The house in Macclesfield is being turned into a Joy Division museum
Hadar Goldman, the man who paid £190,000 for Ian Curtis’ house earlier this year, has called Joy Division “The modern Rembrandt”.
In February of this year it was reported that campaigners were seeking to raise £115,000 for the two-bedroom property at 77 Barton Street, Macclesfield, after it was put on the market.
Goldman, an entrepreneur and classically trained musician, purchased the property at its asking price of £115,000, plus £75,000 in compensation and legal fees.
“Although I paid £190,000 – nearly double the asking price – I felt as if I had to get involved,” he said, “especially after hearing the plight of the fans who had failed to raise the necessary funds to buy the house owned and lived in by one of the musical heroes of my youth. Joy Division left a musical legacy which has influenced many of today’s bands.”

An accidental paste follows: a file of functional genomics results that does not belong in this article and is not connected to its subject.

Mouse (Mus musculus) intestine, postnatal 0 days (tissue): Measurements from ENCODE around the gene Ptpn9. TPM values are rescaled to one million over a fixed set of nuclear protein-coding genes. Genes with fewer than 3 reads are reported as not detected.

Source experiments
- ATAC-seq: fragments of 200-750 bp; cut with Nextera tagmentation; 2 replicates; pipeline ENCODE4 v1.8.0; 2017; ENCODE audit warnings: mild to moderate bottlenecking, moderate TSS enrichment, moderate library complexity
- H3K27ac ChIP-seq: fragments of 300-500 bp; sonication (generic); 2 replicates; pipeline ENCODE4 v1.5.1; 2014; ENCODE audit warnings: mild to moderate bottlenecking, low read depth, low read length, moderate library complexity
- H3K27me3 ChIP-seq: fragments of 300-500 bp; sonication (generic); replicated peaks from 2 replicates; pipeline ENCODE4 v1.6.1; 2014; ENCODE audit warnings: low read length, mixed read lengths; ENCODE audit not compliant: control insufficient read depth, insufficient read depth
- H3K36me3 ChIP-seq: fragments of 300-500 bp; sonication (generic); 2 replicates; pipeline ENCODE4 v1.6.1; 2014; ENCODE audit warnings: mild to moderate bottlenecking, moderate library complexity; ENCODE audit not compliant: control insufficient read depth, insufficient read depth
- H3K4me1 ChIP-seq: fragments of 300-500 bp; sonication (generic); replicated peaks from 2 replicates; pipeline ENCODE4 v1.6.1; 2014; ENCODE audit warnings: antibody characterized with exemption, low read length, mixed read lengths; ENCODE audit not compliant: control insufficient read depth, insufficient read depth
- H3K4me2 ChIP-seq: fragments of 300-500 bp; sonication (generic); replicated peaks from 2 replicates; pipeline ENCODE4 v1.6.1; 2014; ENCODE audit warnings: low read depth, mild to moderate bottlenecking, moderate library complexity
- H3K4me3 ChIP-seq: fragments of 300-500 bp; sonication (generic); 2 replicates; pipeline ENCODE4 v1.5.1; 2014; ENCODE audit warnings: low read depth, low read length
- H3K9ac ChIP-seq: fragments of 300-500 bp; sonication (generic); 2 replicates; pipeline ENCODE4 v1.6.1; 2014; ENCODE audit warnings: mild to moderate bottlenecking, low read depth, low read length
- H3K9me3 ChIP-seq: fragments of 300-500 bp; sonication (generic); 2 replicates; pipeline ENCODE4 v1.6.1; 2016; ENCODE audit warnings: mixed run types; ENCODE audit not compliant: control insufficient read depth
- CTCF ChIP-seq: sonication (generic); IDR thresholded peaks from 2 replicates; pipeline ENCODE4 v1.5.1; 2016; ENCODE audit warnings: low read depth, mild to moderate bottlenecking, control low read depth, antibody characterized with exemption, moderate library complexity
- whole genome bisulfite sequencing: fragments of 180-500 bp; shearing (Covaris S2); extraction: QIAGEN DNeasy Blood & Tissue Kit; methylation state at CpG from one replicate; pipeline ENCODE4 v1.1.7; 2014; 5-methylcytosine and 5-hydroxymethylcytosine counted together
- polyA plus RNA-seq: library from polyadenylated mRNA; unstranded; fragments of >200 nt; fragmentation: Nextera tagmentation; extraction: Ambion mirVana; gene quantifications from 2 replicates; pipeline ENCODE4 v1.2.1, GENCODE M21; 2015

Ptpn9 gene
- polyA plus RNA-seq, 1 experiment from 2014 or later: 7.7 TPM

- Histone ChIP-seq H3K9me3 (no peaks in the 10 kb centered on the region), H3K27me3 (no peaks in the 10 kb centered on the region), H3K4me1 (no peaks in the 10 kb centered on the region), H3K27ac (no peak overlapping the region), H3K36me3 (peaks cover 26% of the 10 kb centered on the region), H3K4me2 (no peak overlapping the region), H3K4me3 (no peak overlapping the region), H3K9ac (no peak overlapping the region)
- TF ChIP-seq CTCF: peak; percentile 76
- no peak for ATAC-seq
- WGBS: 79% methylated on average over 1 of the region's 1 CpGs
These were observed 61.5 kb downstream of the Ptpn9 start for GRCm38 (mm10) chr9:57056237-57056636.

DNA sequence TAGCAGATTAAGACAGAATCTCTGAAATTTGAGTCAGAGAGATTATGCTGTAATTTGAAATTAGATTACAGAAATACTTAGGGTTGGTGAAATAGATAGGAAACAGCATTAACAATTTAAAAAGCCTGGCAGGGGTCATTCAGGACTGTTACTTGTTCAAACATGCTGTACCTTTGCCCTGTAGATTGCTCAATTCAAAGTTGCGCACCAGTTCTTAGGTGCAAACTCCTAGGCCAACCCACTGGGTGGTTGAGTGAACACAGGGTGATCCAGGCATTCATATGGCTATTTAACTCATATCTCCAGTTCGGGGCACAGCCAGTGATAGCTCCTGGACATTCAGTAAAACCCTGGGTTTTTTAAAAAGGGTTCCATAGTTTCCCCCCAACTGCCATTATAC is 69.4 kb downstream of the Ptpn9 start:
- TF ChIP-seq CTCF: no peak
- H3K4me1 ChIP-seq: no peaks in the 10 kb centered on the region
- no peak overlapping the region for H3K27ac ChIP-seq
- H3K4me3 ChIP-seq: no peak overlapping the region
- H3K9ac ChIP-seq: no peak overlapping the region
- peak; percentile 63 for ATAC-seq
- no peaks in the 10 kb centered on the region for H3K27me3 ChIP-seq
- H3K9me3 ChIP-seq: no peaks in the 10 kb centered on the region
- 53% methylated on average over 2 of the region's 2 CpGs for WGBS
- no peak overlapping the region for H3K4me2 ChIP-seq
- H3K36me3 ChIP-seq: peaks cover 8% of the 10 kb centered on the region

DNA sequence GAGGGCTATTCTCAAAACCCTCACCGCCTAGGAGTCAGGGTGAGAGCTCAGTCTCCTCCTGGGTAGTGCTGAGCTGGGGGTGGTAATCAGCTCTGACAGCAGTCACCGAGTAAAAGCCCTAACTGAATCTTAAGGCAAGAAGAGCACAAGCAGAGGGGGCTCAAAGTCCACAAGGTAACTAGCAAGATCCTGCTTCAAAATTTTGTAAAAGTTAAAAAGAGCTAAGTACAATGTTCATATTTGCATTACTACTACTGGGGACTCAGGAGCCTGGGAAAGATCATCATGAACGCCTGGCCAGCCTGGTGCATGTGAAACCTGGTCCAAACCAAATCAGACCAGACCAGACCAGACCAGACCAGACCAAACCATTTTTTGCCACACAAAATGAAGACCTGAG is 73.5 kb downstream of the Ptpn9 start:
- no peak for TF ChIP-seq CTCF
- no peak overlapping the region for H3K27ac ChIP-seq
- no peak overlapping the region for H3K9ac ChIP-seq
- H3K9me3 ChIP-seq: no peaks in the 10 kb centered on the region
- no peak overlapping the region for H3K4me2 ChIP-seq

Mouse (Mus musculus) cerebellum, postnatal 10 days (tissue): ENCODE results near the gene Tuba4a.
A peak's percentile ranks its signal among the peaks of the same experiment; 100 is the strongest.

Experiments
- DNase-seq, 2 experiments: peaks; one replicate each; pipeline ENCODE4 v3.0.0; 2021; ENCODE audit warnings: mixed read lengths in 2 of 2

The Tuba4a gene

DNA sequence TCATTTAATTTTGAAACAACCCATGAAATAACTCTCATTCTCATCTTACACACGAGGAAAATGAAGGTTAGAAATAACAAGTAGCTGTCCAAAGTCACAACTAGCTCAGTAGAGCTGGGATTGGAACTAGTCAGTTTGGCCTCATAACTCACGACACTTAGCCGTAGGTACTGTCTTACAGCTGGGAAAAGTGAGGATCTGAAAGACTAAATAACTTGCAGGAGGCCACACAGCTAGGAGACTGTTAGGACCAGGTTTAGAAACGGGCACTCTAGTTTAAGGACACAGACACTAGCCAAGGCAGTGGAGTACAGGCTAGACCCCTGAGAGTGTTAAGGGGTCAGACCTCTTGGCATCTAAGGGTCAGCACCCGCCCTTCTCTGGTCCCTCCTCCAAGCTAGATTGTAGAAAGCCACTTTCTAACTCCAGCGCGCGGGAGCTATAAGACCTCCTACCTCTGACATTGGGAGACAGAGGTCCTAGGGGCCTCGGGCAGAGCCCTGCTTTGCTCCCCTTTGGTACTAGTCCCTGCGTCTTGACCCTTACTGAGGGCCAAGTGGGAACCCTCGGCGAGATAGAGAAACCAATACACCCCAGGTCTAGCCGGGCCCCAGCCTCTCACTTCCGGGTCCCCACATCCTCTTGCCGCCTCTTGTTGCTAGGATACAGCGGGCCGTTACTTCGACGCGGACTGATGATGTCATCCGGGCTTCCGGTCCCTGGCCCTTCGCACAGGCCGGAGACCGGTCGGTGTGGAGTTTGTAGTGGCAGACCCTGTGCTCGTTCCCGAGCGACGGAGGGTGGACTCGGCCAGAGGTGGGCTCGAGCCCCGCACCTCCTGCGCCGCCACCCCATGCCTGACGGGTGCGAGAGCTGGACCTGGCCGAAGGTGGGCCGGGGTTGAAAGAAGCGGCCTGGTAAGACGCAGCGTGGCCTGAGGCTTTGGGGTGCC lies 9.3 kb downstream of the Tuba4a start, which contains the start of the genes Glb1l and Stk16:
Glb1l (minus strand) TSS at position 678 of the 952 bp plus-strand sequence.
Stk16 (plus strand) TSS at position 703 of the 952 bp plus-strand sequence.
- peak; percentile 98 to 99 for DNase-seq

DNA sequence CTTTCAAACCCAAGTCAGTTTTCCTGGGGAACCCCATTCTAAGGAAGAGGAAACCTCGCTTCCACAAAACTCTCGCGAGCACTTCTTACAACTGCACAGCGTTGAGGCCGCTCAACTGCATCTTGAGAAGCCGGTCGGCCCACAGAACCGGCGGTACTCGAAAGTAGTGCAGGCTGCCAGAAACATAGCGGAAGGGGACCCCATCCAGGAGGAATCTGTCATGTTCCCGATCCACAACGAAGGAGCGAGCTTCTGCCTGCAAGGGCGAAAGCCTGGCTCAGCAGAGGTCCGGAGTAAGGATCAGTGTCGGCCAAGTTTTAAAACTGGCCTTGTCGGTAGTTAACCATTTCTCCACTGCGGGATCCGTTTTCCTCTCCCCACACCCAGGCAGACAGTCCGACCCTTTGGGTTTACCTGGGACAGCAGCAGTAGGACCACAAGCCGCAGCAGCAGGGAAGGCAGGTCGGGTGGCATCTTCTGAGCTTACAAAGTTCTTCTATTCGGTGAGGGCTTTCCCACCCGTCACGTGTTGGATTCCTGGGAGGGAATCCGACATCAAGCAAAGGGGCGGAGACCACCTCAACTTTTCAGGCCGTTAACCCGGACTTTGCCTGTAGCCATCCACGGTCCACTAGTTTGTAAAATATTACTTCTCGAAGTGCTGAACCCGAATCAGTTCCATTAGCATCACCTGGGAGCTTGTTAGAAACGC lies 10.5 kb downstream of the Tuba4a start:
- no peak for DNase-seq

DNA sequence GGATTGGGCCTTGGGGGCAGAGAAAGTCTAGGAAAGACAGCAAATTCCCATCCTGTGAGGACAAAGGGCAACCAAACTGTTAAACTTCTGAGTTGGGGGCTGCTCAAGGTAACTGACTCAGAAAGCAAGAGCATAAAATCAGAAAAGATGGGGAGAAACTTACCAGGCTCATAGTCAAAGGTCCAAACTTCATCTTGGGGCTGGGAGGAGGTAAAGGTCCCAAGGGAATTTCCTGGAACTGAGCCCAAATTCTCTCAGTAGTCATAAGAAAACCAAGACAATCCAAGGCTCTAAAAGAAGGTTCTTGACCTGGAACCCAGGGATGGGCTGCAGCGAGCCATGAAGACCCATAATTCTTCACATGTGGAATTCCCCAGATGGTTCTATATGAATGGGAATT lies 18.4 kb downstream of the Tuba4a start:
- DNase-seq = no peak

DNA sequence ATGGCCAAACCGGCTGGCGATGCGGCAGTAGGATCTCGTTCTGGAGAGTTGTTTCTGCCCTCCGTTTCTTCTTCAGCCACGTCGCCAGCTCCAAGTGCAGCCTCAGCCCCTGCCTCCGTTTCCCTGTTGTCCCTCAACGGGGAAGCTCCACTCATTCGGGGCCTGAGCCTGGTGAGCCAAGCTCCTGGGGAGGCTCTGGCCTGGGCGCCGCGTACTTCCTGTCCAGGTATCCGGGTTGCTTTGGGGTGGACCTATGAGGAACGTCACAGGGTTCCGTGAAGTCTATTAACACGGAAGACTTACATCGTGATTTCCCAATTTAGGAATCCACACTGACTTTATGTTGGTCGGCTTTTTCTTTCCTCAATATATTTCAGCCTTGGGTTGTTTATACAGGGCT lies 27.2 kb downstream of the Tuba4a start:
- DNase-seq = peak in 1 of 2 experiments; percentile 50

Speaking about his purchase of the property in an interview with The Guardian today, Goldman said, “It was, I imagine, for my personal ego. Some people would pay for a Rembrandt painting; for me, Joy Division is the modern Rembrandt.”
Goldman also discussed the transformation of the house into a museum, saying that it has a “raw energy”. He revealed that, as well as being a Joy Division museum, it will be a “digital hub” which will support artists all over the world.
Former members of Joy Division have reacted to the news in different ways. Peter Hook has given the project his blessing, but Bernard Sumner is concerned it might become a “monument to suicide” because Curtis was found dead in its kitchen.
Goldman said, “Years pass. We are left with great art, great music. And super-positive energy. There is nothing spooky about it. I would like to take it to a place where it is like a little sun [for] energy projection.” He said he would be opening up the kitchen to the public because “you create demand by forbidding stuff.”
The entrepreneur is currently applying for council permits and trying to set up a board of directors for the museum. He also discussed plans to start a fund for local artists.